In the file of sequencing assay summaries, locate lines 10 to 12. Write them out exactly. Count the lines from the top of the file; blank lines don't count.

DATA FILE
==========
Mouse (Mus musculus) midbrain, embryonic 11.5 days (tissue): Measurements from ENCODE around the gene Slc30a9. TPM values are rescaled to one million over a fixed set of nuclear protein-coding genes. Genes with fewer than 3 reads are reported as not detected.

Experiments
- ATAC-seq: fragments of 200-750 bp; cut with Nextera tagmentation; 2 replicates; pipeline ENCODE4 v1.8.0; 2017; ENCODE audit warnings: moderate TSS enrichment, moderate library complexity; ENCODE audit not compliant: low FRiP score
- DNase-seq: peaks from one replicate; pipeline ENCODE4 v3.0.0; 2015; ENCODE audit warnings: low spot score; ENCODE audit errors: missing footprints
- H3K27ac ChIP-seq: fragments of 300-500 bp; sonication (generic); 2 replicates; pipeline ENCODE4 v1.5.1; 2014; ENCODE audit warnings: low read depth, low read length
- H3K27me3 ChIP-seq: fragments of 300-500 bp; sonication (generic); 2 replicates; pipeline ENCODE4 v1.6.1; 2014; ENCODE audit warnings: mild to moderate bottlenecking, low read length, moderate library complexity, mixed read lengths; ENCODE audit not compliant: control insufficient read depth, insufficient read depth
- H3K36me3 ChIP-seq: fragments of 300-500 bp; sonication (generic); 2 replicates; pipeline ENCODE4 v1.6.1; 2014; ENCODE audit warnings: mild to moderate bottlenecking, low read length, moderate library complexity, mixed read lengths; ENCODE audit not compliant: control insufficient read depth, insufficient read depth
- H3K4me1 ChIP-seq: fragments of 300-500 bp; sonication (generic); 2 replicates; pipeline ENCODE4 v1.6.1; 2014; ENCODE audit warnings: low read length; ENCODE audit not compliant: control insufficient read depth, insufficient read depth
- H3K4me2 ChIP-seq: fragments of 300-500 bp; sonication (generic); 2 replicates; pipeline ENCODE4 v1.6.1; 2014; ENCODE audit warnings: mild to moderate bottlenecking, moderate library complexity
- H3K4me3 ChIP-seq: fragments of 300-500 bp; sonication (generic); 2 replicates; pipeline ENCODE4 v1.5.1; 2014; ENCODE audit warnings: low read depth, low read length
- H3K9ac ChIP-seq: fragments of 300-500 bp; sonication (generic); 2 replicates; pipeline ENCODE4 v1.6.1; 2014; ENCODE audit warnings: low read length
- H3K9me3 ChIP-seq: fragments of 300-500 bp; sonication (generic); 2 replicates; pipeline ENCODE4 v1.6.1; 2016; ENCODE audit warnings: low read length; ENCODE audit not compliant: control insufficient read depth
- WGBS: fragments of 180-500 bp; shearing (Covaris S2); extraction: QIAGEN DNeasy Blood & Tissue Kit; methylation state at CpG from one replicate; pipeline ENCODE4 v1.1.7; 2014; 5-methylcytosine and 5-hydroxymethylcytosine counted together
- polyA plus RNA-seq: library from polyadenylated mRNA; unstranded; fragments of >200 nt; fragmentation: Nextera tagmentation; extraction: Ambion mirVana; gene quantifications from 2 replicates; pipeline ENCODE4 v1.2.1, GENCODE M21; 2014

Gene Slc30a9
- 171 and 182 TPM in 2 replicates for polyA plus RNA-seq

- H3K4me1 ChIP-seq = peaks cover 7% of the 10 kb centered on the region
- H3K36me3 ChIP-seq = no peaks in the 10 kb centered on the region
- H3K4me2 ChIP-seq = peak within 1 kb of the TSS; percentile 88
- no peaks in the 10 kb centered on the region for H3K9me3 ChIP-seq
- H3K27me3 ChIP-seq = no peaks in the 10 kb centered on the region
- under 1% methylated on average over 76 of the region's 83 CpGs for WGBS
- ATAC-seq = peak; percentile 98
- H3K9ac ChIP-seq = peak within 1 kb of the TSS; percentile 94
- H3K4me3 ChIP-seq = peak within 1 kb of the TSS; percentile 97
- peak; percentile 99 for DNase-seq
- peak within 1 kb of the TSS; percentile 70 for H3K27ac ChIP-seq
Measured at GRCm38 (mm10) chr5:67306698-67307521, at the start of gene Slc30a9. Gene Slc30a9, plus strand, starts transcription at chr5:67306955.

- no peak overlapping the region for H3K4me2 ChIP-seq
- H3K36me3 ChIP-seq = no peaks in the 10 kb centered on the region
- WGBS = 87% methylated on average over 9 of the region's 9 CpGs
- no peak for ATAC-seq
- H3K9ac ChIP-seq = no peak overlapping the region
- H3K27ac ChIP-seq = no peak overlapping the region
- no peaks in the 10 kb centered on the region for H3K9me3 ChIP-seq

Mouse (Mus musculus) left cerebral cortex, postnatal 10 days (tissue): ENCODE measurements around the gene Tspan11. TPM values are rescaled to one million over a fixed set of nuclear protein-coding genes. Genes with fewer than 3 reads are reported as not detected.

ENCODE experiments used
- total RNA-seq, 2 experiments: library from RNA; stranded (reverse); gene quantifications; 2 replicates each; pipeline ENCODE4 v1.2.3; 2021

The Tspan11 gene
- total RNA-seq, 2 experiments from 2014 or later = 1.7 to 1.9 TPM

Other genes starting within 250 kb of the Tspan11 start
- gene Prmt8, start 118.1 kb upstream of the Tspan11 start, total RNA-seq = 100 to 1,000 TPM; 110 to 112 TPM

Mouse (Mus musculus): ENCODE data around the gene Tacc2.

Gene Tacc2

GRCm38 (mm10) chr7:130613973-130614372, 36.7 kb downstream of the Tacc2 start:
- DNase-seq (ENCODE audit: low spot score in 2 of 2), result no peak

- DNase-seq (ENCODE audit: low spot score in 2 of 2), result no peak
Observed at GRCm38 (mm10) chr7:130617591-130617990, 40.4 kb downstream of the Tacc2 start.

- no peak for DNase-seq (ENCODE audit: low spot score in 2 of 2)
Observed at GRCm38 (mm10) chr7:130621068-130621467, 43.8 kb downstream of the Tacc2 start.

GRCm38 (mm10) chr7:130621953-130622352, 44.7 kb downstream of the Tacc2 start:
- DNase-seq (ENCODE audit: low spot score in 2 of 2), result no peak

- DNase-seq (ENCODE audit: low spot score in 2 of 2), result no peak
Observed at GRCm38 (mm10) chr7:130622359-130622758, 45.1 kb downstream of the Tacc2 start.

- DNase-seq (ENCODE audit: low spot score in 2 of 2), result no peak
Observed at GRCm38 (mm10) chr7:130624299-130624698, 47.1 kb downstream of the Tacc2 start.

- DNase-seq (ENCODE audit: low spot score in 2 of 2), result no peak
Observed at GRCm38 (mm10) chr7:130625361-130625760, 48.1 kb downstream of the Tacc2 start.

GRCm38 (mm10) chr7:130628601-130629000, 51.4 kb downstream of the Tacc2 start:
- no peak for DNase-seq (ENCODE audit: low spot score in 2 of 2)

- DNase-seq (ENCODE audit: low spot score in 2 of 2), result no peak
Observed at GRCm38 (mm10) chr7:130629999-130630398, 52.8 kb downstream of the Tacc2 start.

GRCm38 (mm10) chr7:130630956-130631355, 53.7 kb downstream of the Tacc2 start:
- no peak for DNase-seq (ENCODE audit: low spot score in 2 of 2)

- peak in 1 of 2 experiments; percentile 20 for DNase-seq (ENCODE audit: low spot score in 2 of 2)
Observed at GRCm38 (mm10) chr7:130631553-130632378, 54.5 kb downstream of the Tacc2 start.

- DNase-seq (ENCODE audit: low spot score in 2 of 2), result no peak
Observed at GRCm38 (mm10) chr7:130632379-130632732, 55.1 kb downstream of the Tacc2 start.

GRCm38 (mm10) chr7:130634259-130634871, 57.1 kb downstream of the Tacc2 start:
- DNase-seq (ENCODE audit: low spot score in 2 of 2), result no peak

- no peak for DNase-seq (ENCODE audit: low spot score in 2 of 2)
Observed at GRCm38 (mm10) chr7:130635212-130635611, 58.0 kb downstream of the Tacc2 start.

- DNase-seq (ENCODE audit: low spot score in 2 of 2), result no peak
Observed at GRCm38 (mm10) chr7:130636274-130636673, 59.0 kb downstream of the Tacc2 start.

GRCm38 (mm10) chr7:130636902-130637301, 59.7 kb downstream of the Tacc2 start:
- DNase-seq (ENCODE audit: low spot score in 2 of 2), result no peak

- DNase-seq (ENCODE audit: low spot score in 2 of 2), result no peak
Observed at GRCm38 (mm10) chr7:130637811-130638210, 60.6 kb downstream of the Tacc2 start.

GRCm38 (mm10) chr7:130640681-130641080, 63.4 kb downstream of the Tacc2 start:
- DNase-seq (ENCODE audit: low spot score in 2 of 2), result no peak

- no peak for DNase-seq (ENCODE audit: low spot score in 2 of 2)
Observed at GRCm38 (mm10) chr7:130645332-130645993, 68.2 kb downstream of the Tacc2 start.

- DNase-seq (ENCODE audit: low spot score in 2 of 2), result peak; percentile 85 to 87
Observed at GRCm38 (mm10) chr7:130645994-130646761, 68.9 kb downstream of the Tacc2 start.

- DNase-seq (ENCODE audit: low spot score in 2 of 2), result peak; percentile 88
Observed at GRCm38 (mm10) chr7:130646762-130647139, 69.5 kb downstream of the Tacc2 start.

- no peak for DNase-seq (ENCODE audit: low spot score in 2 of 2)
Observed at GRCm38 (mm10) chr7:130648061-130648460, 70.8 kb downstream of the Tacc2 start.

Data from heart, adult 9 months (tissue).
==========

- H3K4me3 ChIP-seq: fragments of 300-500 bp; sonication (generic); 2 replicates; pipeline ENCODE4 v1.5.1; 2014; ENCODE audit warnings: low read depth, low read length
- H3K9ac ChIP-seq: fragments of 300-500 bp; sonication (generic); 2 replicates; pipeline ENCODE4 v1.6.1; 2014; ENCODE audit warnings: low read length
- H3K9me3 ChIP-seq: fragments of 300-500 bp; sonication (generic); 2 replicates; pipeline ENCODE4 v1.6.1; 2016; ENCODE audit warnings: low read length; ENCODE audit not compliant: control insufficient read depth